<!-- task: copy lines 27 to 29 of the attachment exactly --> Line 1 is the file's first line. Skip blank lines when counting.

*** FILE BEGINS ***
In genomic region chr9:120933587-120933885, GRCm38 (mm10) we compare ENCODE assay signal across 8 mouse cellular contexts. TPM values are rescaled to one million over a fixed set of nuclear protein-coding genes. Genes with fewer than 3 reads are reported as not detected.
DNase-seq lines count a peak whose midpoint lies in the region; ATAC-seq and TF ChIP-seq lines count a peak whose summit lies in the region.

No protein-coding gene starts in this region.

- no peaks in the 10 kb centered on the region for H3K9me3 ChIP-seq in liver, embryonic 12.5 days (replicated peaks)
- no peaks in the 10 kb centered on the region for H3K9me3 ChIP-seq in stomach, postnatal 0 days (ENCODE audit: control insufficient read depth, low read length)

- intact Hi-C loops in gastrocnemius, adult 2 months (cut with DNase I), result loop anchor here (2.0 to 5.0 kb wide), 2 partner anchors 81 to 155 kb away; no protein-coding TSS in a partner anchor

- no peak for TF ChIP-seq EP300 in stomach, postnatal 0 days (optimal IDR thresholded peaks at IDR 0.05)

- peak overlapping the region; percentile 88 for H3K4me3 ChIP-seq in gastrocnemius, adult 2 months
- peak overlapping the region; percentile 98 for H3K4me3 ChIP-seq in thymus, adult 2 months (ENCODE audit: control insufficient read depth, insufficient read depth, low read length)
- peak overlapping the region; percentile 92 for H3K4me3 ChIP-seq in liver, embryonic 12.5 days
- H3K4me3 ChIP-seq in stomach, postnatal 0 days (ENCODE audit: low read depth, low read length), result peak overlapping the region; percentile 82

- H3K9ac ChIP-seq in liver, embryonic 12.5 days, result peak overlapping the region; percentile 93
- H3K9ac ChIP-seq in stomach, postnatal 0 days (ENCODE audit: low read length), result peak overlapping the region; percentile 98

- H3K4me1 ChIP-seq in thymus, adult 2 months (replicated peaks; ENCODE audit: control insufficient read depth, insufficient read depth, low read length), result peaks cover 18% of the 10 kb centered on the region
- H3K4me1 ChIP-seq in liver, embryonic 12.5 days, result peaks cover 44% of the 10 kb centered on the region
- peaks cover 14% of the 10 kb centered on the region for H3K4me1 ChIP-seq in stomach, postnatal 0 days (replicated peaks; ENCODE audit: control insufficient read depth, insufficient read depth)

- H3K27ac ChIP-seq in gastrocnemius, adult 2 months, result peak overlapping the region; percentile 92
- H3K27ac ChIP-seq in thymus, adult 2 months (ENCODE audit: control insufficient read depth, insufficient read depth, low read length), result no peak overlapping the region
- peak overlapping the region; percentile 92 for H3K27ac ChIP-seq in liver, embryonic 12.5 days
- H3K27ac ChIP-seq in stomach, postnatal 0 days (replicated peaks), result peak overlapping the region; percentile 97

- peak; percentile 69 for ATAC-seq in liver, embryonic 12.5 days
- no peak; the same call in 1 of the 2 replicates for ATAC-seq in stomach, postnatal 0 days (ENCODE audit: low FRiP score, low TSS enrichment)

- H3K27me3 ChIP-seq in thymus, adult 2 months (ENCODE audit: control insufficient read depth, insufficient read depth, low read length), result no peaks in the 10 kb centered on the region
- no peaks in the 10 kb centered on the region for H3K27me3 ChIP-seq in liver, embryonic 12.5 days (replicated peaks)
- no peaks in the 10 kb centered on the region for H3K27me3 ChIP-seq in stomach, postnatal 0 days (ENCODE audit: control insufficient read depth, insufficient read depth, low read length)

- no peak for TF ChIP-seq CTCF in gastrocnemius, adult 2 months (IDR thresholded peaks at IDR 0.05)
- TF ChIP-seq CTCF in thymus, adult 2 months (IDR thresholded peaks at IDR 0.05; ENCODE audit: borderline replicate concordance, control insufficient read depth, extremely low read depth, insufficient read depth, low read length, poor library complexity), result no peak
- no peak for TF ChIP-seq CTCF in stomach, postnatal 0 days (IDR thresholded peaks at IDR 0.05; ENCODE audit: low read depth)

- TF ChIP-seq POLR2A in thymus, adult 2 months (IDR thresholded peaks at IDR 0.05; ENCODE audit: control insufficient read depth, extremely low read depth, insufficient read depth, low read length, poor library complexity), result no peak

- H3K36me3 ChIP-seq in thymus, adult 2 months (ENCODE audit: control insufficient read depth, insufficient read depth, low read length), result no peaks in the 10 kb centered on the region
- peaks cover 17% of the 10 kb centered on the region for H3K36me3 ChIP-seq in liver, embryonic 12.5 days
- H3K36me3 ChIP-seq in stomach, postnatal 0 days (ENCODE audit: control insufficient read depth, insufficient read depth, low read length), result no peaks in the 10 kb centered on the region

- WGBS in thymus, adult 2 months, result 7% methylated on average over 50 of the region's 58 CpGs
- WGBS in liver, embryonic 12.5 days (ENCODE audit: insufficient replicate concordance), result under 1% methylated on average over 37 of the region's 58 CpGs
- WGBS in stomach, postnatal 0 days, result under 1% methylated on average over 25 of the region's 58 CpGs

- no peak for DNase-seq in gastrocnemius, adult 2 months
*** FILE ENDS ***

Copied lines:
- TF ChIP-seq CTCF in thymus, adult 2 months (IDR thresholded peaks at IDR 0.05; ENCODE audit: borderline replicate concordance, control insufficient read depth, extremely low read depth, insufficient read depth, low read length, poor library complexity), result no peak
- no peak for TF ChIP-seq CTCF in stomach, postnatal 0 days (IDR thresholded peaks at IDR 0.05; ENCODE audit: low read depth)

- TF ChIP-seq POLR2A in thymus, adult 2 months (IDR thresholded peaks at IDR 0.05; ENCODE audit: control insufficient read depth, extremely low read depth, insufficient read depth, low read length, poor library complexity), result no peak